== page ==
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Netherlands Museums Association sees return of Nazi loot as “moral obligation”

Nazi loot in museums has been a hot topic in recent years for many countries [1]. While some countries are still dragging their heels in terms of any attempts at restitution, it appears that the Netherlands has taken a far more proactive approach & is examining museum collections across the board to identify artworks, along with possible rightful owners.

1921 painting 'Odalisque' by Henri Matisse [2]

1921 painting ‘Odalisque’ by Henri Matisse

Haaretz [3]

Dutch museums identify 139 likely Nazi looted artworks
Paintings by Matisse, Klee and Kandinsky are among works thought to have been taken from Jewish owners during Holocaust.
By The Associated Press | Oct. 29, 2013 | 6:40 PM

Dutch museums announced Tuesday they have found 139 artworks that may have been looted during the Nazi era, including paintings from masters such as Matisse, Klee and Kandinsky.

The major review of all museum collections in the country found art that had either dubious or definitely suspect origins.

“These objects are either thought or known to have been looted, confiscated or sold under duress,” said Siebe Weide, director of the Netherlands Museums Association. He said returning them is “both a moral obligation and one that we have taken upon ourselves.”

The review also listed the names of 20 people whom the museums said definitely had 61 pieces of art taken from them. The museums said they were getting in contact with or seeking their heirs, including the heirs of Jewish art dealer Albert Stern, the deceased owner of the Matisse.

The museum purchased the painting from Lieuwe Bangma family in 1941, but Stern was its owner before the war and the Bangma family is known to have given shelter to his granddaughter during the war.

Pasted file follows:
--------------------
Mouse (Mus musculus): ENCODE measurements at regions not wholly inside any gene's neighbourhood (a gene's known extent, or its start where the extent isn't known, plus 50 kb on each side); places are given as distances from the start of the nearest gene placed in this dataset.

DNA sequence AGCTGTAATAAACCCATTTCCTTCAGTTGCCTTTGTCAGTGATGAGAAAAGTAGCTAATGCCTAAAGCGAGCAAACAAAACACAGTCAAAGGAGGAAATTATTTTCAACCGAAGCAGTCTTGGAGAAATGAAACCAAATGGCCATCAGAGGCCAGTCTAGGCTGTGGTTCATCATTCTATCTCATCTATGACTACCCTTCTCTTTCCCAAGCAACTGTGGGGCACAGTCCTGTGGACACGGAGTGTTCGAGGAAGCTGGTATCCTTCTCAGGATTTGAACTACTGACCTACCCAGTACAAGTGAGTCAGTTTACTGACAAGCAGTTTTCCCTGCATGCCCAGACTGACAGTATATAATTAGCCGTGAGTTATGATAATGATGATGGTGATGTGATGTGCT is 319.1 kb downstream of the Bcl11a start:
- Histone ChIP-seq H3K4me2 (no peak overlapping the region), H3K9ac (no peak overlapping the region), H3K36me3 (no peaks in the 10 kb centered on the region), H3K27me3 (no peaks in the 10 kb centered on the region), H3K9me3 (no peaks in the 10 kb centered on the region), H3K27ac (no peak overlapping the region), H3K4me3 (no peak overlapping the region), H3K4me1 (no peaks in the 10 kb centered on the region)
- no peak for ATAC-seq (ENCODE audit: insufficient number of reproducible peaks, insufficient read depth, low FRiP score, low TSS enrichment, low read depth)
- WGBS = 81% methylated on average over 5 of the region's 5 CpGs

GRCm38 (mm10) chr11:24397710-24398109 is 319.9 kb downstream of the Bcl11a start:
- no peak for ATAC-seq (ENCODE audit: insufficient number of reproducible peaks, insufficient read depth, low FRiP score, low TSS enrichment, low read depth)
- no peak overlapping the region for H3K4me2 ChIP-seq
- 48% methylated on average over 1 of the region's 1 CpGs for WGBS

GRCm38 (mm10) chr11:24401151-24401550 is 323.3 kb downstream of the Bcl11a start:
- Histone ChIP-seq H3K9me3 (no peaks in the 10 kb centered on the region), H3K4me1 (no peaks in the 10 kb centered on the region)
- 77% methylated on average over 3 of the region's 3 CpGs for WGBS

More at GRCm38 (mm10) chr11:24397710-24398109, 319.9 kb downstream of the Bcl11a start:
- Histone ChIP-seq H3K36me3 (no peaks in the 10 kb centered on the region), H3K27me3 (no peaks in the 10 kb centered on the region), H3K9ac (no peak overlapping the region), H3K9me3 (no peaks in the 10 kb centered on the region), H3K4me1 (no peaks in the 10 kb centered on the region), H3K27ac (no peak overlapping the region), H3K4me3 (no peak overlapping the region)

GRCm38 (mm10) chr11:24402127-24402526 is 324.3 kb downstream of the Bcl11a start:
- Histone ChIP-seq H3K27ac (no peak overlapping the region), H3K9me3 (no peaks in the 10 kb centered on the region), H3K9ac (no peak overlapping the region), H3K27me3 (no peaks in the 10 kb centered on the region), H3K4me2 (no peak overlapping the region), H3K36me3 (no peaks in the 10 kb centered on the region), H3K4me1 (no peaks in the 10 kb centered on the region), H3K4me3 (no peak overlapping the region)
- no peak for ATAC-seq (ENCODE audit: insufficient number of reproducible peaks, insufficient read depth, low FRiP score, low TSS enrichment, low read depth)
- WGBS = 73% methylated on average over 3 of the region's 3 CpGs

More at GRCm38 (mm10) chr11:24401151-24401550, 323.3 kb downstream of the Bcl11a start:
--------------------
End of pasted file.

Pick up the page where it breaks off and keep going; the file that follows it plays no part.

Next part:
A previous Dutch review that concluded in 2006 focused on art obtained during World War II. This time all Dutch museums reviewed the chain of possession for all their artwork created any time before the end of the war in 1945, with a special focus on detecting pieces that had any gap in their ownership record after the Nazis came to power in Germany in 1933.

The Dutch are not the first to undertake such a review since a major conference in Washington D.C. on looted art in 1998 that found previous attempt to restore looted art to rightful heirs had been badly flawed. American and British museums have already conducted investigations similar to the Dutch one. In Germany and many other countries, similar investigations are still underway.

“We’re not the first with this investigation, but thanks to this investigation we’re not far behind,” said Rudi Ekkart, a professor at the University of Utrecht who headed the investigating commission.

Among the objects found were 69 paintings, including French painter Henri Matisse’s 1921 “Odalisque”painting of a half-nude reclining woman at Amsterdam’s Stedelijk museum, one of the country’s top tourist draws.

Other paintings included works by old Dutch masters such as Jacob Gerkitsz Cuyp, Impressionist Isaac Israels and modernists Paul Klee and Wassily Kandinsky. Other objects uncovered in the investigation included drawings, sculptures, antiquities and Jewish ceremonial objects.

In a first, the Museums Association was also launching a website Tuesday to publish its findings so far, solicit more information about looted artwork and assist heirs in filing claims. The website will initially only be available in Dutch, but an English translation is expected by the end of 2013, Weide said.

Ekkart said it is still possible that more looted artwork will be uncovered in the Netherlands. He said the museums’ investigations were not exhaustive and there are likely pieces held in individual’s homes that will be eventually detected.

But “you’ll never again have a hundred at once,” he said.